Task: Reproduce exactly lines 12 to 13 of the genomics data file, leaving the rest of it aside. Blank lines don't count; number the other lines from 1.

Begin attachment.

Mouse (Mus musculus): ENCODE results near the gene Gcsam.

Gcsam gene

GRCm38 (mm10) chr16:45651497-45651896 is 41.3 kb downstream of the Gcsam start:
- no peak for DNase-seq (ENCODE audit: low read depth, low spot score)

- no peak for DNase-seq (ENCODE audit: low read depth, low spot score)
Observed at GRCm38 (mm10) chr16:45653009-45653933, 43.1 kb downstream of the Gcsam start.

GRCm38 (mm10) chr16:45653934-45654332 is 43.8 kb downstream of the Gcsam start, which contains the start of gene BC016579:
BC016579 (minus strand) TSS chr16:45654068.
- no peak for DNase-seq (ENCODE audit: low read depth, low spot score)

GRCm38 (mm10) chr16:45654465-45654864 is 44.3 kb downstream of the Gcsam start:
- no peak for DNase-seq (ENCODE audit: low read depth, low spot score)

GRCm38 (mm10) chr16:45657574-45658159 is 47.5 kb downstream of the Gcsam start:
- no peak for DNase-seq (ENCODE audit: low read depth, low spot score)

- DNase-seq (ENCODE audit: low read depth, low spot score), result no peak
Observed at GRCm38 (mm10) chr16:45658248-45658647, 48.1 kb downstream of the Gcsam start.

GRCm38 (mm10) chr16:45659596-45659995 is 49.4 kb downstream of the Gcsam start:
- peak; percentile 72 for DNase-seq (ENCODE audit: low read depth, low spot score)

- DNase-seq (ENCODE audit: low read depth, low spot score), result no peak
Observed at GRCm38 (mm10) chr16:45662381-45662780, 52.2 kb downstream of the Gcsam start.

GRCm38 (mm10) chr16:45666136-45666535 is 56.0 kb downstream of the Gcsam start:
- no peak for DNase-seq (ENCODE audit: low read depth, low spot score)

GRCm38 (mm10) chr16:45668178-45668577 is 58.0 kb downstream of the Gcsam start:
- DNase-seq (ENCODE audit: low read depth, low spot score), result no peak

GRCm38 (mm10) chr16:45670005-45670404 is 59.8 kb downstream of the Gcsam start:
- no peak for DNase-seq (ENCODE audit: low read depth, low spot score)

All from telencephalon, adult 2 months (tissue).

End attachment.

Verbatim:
GRCm38 (mm10) chr16:45657574-45658159 is 47.5 kb downstream of the Gcsam start:
- no peak for DNase-seq (ENCODE audit: low read depth, low spot score)